Chesapeake Settles Lawsuit With City of Arlington Over Gas Royalties

Chesapeake Energy has agreed to pay $700,000 to the city of Arlington, Texas to settle a lawsuit that accused the energy company of underpaying royalties for gas pumped from under airports, parks and other public property.

The Arlington City Council approved the settlement August 19 by a vote of 8-0, with Mayor Robert Cluck absent while recovering from surgery. The deal was reached between the city, Chesapeake and Total E&P USA, a French company that owns a 25 percent share of Chesapeake’s holdings in the Barnett Shale.

The lawsuit had accused Chesapeake of improperly deducting post-production costs from royalties paid to the city and of basing payments on gas prices below the actual sales price. 

Chesapeake holds leases on approximately 1,900 acres of public property.

The settlement agreement provides that in the future, the royalty rate paid to the city will be based either on the highest sales price received by Chesapeake or on a price established by a formula. Also, post-production costs will no longer be subtracted from royalty payments.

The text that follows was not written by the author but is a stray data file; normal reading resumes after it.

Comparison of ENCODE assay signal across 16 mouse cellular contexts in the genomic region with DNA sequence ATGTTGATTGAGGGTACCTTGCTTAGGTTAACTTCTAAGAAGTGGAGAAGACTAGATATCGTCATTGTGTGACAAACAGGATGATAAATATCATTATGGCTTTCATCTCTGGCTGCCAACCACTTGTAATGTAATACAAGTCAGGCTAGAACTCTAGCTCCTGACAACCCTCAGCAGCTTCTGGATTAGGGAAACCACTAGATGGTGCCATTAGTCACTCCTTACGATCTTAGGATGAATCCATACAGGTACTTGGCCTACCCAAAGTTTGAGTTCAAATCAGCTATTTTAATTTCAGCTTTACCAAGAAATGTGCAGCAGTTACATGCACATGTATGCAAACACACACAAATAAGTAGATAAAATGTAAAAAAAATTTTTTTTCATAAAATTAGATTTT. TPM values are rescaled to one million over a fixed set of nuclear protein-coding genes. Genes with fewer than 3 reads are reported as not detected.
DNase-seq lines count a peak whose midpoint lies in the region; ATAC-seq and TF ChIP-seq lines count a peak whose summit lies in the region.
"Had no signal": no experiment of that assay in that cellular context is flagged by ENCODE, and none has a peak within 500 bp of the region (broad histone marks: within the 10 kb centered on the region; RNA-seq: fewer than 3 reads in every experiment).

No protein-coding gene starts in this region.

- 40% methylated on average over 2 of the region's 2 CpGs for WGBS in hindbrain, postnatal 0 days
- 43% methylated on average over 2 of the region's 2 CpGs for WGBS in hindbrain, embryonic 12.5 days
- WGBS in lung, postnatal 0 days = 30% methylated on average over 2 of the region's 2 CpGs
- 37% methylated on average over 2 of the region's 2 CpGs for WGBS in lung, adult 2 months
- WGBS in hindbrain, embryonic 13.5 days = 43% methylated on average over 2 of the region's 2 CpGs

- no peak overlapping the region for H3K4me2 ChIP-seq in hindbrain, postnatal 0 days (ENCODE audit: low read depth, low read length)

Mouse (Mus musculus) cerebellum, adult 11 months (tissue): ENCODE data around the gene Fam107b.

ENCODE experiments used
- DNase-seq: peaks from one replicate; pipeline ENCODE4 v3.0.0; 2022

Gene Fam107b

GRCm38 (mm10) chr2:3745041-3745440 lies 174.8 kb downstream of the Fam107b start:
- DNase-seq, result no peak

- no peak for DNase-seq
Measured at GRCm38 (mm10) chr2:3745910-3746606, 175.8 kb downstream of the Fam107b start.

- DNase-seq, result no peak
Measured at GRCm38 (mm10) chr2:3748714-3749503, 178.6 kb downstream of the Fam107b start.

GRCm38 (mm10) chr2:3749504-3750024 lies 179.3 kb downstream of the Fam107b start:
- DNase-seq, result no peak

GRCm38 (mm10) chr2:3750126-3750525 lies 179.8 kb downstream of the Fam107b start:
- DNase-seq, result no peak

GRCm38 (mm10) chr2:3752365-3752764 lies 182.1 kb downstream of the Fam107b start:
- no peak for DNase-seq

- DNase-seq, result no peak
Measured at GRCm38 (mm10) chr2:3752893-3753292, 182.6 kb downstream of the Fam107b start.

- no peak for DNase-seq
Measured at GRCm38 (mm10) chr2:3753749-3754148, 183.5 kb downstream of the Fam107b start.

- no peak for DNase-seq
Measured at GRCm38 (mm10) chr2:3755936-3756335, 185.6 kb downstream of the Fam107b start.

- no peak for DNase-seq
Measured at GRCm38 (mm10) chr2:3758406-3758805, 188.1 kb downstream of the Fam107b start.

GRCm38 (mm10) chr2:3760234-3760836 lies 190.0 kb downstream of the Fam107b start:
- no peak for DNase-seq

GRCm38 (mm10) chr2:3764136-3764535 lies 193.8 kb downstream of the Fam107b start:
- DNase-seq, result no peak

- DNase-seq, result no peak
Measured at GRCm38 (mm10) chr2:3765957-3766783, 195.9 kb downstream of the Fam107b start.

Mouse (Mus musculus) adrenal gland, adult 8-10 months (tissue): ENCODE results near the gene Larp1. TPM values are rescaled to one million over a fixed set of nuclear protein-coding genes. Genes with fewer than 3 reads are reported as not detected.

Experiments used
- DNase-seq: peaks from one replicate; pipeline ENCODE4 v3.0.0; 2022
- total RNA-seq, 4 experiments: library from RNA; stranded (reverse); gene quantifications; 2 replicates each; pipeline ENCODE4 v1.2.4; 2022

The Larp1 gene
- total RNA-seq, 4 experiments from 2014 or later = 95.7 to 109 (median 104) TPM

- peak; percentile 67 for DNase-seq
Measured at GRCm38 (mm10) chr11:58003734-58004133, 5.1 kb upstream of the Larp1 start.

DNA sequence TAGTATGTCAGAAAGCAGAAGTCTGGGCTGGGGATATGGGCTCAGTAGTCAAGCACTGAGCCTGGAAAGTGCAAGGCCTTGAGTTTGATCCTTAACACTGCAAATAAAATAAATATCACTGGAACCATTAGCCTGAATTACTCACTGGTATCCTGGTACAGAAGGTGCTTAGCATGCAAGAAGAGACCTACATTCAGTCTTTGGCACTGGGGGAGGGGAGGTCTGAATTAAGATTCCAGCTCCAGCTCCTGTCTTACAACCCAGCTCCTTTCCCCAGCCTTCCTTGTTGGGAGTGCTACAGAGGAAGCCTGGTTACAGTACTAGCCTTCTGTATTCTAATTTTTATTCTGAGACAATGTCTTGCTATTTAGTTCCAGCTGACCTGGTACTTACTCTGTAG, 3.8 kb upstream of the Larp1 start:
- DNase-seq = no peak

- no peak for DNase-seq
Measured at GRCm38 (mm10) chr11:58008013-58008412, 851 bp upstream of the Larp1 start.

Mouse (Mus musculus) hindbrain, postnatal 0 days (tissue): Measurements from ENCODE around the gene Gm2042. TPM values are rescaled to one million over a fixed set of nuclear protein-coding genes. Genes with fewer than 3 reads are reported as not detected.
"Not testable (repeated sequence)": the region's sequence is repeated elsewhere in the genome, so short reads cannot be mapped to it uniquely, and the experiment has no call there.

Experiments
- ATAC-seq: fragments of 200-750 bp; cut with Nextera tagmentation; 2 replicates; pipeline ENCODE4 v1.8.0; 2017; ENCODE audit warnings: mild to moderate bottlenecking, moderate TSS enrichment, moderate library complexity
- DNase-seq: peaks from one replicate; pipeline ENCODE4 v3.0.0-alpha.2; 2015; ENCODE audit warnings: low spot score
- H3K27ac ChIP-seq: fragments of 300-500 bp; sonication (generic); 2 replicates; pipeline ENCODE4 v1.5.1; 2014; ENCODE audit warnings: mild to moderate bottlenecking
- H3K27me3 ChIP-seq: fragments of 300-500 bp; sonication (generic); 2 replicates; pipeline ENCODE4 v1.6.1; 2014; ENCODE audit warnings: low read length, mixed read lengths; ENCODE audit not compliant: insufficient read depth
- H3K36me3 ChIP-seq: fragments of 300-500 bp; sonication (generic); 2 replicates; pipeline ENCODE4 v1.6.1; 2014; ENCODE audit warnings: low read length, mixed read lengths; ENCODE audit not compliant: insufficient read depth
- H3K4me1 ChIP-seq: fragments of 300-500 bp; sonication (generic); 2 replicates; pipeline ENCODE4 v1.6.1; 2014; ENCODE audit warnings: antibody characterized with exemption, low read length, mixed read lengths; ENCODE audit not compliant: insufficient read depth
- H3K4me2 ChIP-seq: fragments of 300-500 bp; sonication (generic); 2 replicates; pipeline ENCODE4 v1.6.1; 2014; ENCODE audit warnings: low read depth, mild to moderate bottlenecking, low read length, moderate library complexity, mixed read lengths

Attorneys for the city initially said they thought damages would exceed $1 million, but the city settled for a lower payment. City Attorney Jay Doegey said that the settlement was fair and that it clarified the methodology for calculating royalties.

Chesapeake did not admit fault in the settlement, and it maintained, in court documents, that Texas law permits the deduction of post-production costs.

The settlement covers 25 separate leases of varying size. 

Chesapeake still faces numerous additional lawsuits filed by other property owners alleging underpayment of royalties. The Arlington school district, which joined the city’s lawsuit, is still negotiating with Chesapeake regarding its claims.

The lawsuit by the city of Arlington made claims similar to those made in other lawsuits against Chesapeake: that in addition to improperly deducting post-production costs from royalty payments, the company used a system of “sham transactions,” such as selling gas to its own affiliates, in order to calculate royalties based on a price lower than the actual sales price.

Gregory D. Jordan is an Oil and Gas lawyer in Austin. To learn more, visit http://www.theaustintriallawyer.com or call 512-419-0684.

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